Such a service does not yet exist but it will not be long before it does.

HP's e-speak

Par Andler, HP's European business development manager for e-speak, explains that his company's technology supplies what is necessary to make electronic services a reality. "What we are trying to do is to enable the new economy, using e-speak to set it up. People can take their core competencies and turn them into service components which can combine with others."

HP's vision is that of e-speak-enabled Web sites participating in a giant conversation spanning the globe. Any site can ask for information to which any other site can respond so that between them they can complete tasks, solve problems or conduct transactions irrespective of hardware or software platforms or device capabilities.

The e-speak platform consists of software, the Service Framework Specification (SFS) and various relevant tools and services. Central to the platform is the e-speak engine which performs the primary functions of discovery, negotiation, mediation and composition, as well as handling security matters. The e-speak SFS defines standards that allow these interactions among e-services.

Providers of services register with an e-speak engine which might be on their own site or hosted elsewhere by some specialist or portal. Anyone with any service on offer, whether direct or background, can become an e-speak broker. Current service providers include Ariba, ViaLink, OpenSkies, Security First Network Bank and MapQuest, all of which both consume and supply various services.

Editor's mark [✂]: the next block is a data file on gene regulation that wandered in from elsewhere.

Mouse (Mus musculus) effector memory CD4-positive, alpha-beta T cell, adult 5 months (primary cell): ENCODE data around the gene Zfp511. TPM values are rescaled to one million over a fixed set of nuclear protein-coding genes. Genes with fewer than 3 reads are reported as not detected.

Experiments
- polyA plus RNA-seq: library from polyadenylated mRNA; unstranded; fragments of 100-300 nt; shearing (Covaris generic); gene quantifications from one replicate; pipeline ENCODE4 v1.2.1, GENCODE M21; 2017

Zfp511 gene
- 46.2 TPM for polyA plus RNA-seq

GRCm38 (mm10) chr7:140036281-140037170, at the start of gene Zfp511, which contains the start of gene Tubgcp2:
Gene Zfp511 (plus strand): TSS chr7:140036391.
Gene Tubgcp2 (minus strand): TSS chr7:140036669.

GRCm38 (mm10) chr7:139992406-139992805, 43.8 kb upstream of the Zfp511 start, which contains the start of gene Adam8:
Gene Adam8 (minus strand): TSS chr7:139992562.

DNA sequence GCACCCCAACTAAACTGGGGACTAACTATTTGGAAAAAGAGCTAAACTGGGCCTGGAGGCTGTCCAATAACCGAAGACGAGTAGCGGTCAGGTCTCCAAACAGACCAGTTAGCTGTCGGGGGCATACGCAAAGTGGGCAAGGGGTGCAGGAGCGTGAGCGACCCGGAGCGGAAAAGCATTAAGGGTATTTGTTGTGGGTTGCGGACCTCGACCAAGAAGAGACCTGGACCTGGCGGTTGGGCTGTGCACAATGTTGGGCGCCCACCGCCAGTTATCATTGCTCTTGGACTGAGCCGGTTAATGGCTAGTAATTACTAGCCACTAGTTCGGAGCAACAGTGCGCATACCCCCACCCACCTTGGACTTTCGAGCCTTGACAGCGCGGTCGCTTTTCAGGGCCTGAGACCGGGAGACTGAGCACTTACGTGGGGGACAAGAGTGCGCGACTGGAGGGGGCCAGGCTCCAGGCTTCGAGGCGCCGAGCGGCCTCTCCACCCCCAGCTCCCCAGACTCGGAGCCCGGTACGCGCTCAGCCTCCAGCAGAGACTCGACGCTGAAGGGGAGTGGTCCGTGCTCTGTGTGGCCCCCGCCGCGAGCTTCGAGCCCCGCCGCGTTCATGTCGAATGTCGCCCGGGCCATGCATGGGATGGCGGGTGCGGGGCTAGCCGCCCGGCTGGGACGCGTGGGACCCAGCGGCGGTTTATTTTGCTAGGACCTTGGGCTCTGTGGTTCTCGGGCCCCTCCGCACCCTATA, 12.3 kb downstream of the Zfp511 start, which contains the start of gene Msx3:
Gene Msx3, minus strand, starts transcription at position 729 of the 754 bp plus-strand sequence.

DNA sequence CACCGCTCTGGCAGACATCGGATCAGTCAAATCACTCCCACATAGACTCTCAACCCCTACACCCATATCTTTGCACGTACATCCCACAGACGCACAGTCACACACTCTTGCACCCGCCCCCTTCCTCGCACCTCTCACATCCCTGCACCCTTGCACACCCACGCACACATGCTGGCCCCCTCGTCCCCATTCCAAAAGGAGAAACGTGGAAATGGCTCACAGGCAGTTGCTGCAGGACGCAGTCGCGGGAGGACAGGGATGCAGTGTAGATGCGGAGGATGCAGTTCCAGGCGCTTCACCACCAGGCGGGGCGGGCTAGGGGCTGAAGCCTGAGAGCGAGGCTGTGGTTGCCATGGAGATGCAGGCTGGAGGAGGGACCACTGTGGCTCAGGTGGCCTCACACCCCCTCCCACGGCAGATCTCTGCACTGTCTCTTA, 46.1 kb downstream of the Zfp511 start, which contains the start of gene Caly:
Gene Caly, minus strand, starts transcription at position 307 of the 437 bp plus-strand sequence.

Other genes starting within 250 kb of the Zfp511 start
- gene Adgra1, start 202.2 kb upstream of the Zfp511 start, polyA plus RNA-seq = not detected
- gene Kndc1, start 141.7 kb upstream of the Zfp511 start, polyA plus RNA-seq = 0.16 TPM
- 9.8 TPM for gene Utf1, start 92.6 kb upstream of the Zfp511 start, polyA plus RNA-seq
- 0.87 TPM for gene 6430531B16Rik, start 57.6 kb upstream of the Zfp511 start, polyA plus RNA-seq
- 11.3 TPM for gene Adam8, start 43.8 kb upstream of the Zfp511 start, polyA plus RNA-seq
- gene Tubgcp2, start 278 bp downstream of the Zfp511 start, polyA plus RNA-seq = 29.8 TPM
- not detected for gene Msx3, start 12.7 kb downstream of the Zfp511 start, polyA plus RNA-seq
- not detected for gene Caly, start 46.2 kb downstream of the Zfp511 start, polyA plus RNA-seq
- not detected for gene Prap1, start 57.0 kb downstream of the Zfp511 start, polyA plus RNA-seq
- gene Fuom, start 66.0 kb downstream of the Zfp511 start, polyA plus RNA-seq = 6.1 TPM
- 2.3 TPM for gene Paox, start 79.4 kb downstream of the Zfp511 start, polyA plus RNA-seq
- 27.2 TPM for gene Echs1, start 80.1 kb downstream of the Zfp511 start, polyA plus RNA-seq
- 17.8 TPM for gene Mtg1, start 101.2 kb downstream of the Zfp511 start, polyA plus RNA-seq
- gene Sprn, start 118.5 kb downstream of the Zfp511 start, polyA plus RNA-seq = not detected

HP recently established an e-services bazaar, with centres in Helsinki, Singapore and Los Angeles, as a means of helping smaller suppliers package and offer their services and make contact with possible partners.

E-speak is written in Java, offered as an open source product and makes extensive use of XML. "The major difference between Java and e-speak is that e-speak is on the services level while Java is on the technical level," says Andler. He sees Simple Object Access Protocol (Soap) - the wire-services protocol utilising XML and HTTP to allow disparate, remote components to interact and which was developed and subsequently presented for standards ratification by Microsoft, IBM, HP, UserLand, DevelopMentor and others - as complementary technology.

The .Net platform